To Google or not to Google

That is the question

google big 2

 

 

 

 

 

 

 

 

 

 

 

 

 

 

 

 

 

 

 

 

 

 

 

 

 

 

 

 

A friend of mine recently brought me up to speed on a man she had just met. They were booked for a lunch date the next weekend. “Sounds great,” I said. “What did you find on Google?”

She didn’t Google him, she told me. It didn’t feel right. It felt, actually, a little wrong.

“I Google everyone!” I cried, and she peered at me as if I was the mastermind behind Prism.

Were there really ethical implications to Googling someone? This had never occurred to me. Wasn’t a search on the computer the modern equivalent of passing notes in sixth grade, asking your best friend to ask his best friend if he liked you and was neat-o?

Besides, anything in the reach of a Google search was technically public information.

My friend agreed. Getting the basics on someone seemed okay. “But digging deeper, searching out details like who they’ve dated, how long, searching out videos … I can’t say it’s unethical, but I do think it’s kind of in the same ballpark as reading someone’s journal.”

In other words, Googling someone extensively was much more than just asking friends for a little intel. It was akin to calling his mom. Or crouching in the bushes outside his house. With binoculars.

But we don’t just Google romantic interests. We Google new coworkers, friends of friends, owners of businesses we love or hate. We Google the new kindergarten teacher who will be instructing our kids. We Google our future in-laws. Is all that still creepy? Or does it fall under the category of plain good sense, like reading the list of artificial ingredients before buying the box of macaroni and cheese?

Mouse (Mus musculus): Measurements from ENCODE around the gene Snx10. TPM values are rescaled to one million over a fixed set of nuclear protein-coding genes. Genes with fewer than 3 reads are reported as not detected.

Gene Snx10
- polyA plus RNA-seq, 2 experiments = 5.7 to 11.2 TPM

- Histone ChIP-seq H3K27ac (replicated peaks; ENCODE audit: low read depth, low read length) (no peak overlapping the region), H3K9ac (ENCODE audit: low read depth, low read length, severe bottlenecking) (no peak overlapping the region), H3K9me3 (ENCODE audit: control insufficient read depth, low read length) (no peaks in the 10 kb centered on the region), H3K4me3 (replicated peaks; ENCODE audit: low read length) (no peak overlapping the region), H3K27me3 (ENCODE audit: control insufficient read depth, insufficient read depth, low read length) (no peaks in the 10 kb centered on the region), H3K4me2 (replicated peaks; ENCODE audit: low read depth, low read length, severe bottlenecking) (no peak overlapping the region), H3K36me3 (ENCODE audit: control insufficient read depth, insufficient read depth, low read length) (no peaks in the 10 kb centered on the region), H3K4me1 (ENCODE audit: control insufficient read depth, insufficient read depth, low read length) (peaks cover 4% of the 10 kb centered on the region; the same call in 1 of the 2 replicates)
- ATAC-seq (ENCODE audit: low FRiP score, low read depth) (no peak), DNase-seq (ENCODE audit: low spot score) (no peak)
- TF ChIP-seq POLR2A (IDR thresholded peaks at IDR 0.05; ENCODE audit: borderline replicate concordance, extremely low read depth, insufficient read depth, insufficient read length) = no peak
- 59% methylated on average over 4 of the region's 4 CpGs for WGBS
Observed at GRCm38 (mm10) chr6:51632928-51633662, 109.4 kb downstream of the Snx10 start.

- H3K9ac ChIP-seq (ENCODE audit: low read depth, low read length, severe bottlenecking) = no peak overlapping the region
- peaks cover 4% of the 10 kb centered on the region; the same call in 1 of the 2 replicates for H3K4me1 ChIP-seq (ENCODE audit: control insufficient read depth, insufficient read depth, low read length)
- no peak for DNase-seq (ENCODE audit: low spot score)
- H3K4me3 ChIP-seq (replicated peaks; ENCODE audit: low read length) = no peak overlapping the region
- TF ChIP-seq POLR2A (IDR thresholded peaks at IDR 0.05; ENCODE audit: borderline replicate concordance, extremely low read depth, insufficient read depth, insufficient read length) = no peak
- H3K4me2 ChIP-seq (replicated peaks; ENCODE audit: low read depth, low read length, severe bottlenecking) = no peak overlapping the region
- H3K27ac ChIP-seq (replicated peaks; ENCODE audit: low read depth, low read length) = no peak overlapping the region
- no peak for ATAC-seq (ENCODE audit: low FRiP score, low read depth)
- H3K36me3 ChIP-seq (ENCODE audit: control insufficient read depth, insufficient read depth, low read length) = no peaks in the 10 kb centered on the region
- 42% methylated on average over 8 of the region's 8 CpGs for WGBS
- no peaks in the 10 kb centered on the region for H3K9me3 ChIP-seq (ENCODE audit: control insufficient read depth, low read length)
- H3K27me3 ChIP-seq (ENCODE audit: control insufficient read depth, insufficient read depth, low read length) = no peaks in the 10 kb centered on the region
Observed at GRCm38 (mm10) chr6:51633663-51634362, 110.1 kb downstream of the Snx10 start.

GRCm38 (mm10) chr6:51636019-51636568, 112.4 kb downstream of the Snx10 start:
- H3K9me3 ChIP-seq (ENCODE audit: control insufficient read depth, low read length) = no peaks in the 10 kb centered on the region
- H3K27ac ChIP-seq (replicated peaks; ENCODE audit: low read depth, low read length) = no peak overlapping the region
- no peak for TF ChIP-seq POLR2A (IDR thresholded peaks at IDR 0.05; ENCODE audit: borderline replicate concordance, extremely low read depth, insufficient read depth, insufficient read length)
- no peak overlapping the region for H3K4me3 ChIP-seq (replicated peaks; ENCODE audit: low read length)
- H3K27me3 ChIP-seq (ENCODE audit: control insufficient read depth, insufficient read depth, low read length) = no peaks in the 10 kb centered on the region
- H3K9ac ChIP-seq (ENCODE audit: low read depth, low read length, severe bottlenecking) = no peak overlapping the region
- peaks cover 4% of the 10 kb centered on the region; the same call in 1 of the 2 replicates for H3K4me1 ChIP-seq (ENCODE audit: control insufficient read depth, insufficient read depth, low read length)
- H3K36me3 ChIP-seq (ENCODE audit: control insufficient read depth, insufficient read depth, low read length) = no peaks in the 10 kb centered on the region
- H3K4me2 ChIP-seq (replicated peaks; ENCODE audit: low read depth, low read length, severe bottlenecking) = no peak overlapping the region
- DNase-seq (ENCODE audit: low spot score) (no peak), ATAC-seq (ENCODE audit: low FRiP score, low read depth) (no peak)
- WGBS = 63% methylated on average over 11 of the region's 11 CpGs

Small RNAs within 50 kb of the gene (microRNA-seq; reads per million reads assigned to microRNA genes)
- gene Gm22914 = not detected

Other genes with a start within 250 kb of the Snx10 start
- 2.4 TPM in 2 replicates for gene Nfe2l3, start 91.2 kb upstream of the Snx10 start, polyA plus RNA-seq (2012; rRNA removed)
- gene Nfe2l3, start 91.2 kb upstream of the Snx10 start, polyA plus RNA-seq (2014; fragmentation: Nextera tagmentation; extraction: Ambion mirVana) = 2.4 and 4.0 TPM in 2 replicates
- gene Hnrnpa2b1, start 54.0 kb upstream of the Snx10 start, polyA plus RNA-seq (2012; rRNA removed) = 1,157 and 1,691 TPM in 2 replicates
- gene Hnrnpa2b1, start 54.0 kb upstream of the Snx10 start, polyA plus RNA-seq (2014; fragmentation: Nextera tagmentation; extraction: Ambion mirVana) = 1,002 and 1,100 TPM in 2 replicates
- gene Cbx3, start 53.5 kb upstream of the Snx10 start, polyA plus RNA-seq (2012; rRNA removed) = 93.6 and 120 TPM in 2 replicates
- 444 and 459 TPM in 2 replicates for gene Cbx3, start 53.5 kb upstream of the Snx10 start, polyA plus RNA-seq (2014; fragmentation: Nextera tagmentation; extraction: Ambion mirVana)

My friend wisely pointed out that the ingredients of a person are not so easily pegged. “You can find things you don’t have the back story on, meaning there is loads of room for misinterpretation, and your imagination going wild…. To form an opinion on that person based on your ‘knowledge’ — and that’s assuming that everything on the internet is fact, a dangerous assumption — is really unfair and does you both a disservice.”

Many things require extensive research and planning. Going to the moon? Rewiring the electricity in your house? Stepping into the Octagon? By all means, Google at will, learn everything you can. But human connection is different. It can’t be forced or rushed; information is proffered in time with the growing intimacy. It is earned. Accessing the information on someone all at once interferes with the health of the dynamic, not to mention that it ruins the inherent magic. “I like to learn things about (people) through experience,” my friend said. I had to agree. Maybe I wouldn’t Google new acquaintances anymore. Maybe I would let the process unfold organically.

But, um, just in case, how does he spell his full name?

Caroline Paul and Wendy MacNaughton
Caroline Paul is the author of "East Wind, Rain" and "Fighting Fire," and she co-wrote "Lost Cat: A True Story of Love, Desperation and GPS Technology" with her partner Wendy MacNaughton. MacNaughton's illustrations have appeared in The New York Times, Juxtapoz, and Print Magazine. "Lost Cat" was inspired by the curious disappearances of their beloved Tibia.
Caroline Paul and Wendy MacNaughton
Tags: Downtime,Tech Culture